Whitewater Voyages uses rugged, inflatable 12- and 15-foot — “compartmented and unsinkable” — paddle boats with six to eight people plus a guide in each.
McGinnis’ 1979 schedule of itineraries lists three, four- and five-day voyages by inflatable kayak in the Stanislaus, Merced, Klamath and American rivers in California and Oregon, a Rio Grande/New Year expedition, British Columbia, Turkey, Russia and Scandinavia voyages, in addition to the Norwegian Odyssey, which he says is being assisted by the American River Touring Association, a non-profit educational organization based in Oakland.
McGinnis says he works “April through September, but there’s a lot of preparation _ a lot of off-river business involved.
“We have some fantastic rivers lined up — some we’ve never run before. The French Alps, French Pyrenees and Spanish Pyrenees — some are really great.”
Cost of the June 24-to-July 6 Norwegian river trip is $1,522 (plus U.S.-Oslo round-trip airfare of approximately $800). No visas are required and “we help arrange airfare,” McGinnis adds.
From Oslo, the group goes by train to Myrdal to Flam for overnighting at the Flam Hotel, by boat along the Aurlandsfjord and Sognefjord to Laerdal, by van to Tisleia camp and the first four rivers. Taking a brief interlude from rafting, the voyagers will then hike into Jotunheimen, “the home of the giants,” relax for two days beside Lake Gjende, explore a glacier and go on to other rivers, ending up in Oslo.
“The entire journey is suitable to people without a real athletic commitment to rafting,” says McGinnis, who has scheduled the Norway expedition again for 1980, from June 22 to July 4.
The Norwegian trip, McGinnis says, “is a special experience. I find the people not only weathly in goods, but also in spirit. And there’s a tremendous awareness (among them) of the need to conserve.”
For additional information, contact McGinnis at: Whitewater Voyages.com
Three tours are being offered in Peru this fall and summer by guides John and Cherl Tichenor, in conjunction with the American River Touring Association. They are:
A 22-day Apurimac-Vilcababa Exploration, combining plane, train, rafting, hiking and trucking into the Peruvian wilderness, a 10-day tour for hikers and rafters along the train to Machu Picchu, and a 15-day tour of the “Amazon headwaters,” combining visits to ruins, jungles and sights of Lima.
The local folks upstream in Cedar Flat, Del Loma and Big Bar get suddenly serious when you talk about taking rafts into the Gorge.
And if you’re a compulsive river-reader, you’ll run your eye up and down the visible stretches of that jumble of rock and water, noting the impossibly narrow chutes, the foaming holes and the strategically-placed wrap rocks, and you’ll not your head and scratch your chin and finally say to yourself with absolute conviction, “Nope, that sucker’s suicide. It can’t be run.”
And you’ll be very nearly right.
The canyon is called Burnt Ranch Gorge, an eight mile stretch of the otherwise just lively and lovely Trinity River, and for years the only people who took rafts into it emerged at the bottom dead. Upstream the Trinity is a Class III jewel wandering through one of the prettier river canyons in California. But at Burnt Ranch the walls close in to form a mountain crevice so narrow, steep and choked with boulders that the only argument about it’s difficulty revolves around whether it is Class V or VI.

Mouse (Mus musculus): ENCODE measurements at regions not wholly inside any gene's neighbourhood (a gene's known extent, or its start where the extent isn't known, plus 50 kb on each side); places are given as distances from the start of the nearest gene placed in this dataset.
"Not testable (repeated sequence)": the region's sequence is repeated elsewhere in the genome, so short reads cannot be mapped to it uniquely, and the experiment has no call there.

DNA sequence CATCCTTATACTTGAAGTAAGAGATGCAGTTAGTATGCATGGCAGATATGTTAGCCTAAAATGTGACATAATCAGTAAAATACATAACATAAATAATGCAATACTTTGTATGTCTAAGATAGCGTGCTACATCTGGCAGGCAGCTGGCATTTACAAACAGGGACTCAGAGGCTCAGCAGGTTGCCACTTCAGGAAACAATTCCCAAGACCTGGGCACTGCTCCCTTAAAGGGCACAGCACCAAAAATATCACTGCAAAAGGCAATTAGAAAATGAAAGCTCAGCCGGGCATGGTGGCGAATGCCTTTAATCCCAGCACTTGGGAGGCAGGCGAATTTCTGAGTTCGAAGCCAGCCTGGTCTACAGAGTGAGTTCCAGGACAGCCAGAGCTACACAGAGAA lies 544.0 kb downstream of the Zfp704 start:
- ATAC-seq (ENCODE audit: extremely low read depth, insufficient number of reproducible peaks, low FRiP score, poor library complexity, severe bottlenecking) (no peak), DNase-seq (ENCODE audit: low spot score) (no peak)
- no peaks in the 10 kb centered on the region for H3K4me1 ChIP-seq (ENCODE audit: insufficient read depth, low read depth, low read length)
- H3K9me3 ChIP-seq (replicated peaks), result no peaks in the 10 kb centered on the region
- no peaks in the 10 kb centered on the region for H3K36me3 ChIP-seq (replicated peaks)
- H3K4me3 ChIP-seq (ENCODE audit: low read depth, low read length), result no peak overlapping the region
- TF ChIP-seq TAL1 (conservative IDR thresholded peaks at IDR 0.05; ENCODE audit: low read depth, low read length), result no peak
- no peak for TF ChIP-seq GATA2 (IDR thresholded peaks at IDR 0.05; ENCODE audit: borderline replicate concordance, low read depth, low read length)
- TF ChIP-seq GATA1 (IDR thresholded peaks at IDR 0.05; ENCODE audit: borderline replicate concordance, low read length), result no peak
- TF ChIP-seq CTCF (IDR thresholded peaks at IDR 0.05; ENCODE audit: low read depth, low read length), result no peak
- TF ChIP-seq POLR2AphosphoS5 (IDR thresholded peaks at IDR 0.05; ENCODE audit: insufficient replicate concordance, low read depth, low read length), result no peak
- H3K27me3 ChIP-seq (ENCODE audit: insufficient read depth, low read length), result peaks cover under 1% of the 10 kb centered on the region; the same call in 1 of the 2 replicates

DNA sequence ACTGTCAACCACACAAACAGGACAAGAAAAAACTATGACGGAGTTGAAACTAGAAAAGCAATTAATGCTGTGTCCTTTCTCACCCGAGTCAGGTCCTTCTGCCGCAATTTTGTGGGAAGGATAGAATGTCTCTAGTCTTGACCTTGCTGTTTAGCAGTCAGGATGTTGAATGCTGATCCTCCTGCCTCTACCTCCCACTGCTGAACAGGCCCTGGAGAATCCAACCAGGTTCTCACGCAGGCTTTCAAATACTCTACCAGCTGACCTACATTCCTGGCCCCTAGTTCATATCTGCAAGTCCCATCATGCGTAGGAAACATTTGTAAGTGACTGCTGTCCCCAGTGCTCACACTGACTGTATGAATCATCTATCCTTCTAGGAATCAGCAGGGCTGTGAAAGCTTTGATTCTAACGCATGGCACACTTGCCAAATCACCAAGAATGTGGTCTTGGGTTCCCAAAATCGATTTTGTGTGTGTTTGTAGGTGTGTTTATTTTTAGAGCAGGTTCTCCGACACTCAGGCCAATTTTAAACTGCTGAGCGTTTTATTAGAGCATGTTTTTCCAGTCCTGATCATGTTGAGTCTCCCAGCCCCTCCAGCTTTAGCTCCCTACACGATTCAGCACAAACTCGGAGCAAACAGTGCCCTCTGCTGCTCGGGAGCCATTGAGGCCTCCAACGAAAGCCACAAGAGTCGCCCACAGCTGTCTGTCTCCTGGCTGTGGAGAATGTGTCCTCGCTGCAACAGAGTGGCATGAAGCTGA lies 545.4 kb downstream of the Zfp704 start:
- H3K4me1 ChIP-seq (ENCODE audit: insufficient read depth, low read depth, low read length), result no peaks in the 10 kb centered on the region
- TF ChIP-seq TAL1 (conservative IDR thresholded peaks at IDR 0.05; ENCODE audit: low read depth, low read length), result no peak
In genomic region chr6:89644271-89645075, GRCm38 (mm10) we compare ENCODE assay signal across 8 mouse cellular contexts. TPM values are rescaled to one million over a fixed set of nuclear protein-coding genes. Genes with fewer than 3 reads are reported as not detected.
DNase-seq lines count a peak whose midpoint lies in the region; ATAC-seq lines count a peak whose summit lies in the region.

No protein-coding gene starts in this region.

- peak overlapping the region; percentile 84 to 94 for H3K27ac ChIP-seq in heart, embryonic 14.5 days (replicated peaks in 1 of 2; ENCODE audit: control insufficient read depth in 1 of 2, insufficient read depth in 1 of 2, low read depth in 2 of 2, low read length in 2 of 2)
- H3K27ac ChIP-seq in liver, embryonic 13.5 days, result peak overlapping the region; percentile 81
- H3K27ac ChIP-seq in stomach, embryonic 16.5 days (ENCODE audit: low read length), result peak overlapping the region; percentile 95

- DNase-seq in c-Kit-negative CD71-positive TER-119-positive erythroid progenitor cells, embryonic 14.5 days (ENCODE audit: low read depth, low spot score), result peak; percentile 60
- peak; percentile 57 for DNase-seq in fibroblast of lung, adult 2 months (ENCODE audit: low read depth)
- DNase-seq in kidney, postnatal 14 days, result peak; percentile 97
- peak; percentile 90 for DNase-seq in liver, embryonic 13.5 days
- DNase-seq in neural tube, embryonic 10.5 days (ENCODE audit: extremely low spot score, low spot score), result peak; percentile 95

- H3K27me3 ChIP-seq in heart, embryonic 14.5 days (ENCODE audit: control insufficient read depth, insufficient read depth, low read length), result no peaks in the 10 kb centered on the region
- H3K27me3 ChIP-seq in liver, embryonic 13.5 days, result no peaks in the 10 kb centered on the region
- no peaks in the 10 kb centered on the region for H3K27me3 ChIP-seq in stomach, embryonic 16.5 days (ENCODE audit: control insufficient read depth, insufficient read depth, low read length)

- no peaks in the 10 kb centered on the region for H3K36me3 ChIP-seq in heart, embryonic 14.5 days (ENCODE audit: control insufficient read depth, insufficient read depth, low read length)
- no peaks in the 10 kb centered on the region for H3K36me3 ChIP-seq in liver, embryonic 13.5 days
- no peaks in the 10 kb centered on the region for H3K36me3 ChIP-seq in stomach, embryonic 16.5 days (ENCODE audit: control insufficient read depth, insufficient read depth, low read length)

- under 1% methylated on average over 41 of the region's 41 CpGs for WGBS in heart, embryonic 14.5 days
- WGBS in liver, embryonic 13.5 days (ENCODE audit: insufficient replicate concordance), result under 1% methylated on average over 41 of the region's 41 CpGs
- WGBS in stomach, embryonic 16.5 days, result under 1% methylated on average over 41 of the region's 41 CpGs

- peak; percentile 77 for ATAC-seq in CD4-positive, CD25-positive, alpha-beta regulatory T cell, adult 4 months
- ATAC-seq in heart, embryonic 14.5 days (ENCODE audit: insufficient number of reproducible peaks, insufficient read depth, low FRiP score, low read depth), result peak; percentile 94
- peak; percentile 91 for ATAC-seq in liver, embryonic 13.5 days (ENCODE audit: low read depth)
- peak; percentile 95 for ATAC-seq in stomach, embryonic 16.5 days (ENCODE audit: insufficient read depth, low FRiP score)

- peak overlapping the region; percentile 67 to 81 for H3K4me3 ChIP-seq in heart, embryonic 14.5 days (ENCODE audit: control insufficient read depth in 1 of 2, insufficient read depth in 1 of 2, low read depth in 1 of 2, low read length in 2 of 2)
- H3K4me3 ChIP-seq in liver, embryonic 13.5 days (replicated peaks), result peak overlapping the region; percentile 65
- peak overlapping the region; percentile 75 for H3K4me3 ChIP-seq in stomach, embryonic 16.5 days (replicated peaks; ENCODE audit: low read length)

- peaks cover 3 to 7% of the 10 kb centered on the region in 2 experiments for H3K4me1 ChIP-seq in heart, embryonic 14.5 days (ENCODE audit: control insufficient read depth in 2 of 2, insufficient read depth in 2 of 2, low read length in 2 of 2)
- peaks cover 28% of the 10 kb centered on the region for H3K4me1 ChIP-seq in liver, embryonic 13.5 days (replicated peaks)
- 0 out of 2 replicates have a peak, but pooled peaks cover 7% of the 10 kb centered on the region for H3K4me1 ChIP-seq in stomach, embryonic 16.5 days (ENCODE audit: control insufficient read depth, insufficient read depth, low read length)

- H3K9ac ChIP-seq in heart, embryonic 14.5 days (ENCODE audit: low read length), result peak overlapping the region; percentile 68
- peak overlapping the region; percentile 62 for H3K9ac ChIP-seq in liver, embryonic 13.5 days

The issue is academic to most people. Certainly the two men who took a small raft one recent spring into the bowels of the Gorge appreciated the difficulty, if not the danger. Their bodies, discovered downstream, added a pall to the river’s formidable reputation.
Dick Schwind’s well-worn guide book to west coast rivers proclaims Burnt Range Gorge “not recommended for boating.”
Schwind nevertheless kayaked the Gorge in 1970, portaging repeatedly, and carrying pitons and climbing rope stashed in his boat, fearing the need for a vertical carry around some of the less runnable rapids.
Other expert kayakers have followed but most still carry at least once or twice and until the summer of 1983 the consensus was clear: You don’t do Burnt Ranch Gorge in a raft – only in a kayak, and then only if you’re nuts.
Enter Bill McGinnis, outfitter and author, who with his fearless (or foolish) head guide Jim Cassady, has pioneered numerous first-run raft descents.
McGinnis and Cassady thought maybe the Gorge could accommodate well-trained crews in small, agile paddle boats. Rafting skill would be important, but so would a balance between abject terror of the Burnt Ranch rapids and confidence that river running skills have advanced to a new plateau.
There’s no question the limits of river running have been extended, the ante’s been upped and the definition of a runnable river sounds different today than it did a decade ago. What, after all, is a Class VI rapid? Is it something guaranteed to kill you, like Ishi Pishi Falls on the Klamath? Or just something that will scare you blind, like Lava Falls or Crystal on the Colorado?
Rafting Burnt Ranch Gorge defines the question further, if not the answer, and McGinnis’ successful exploratory there proved that the right people, with the right equipment, can extend themselves into new realms of whitewater rafting.
To run the Gorge you put in beneath the Cedar Flat Bridge in a pool of calm, emerald green water, bordered by a soft sandy beach. It is a deceptively tranquil beginning.
The first mile meanders through gentle rapids in a broad gravel bed as the river flows toward China Gulch, a massive scar on the southern flank of the canyon wall. Chinese gold miners were buried there in the nineteenth century when part of the mountain fell into the river.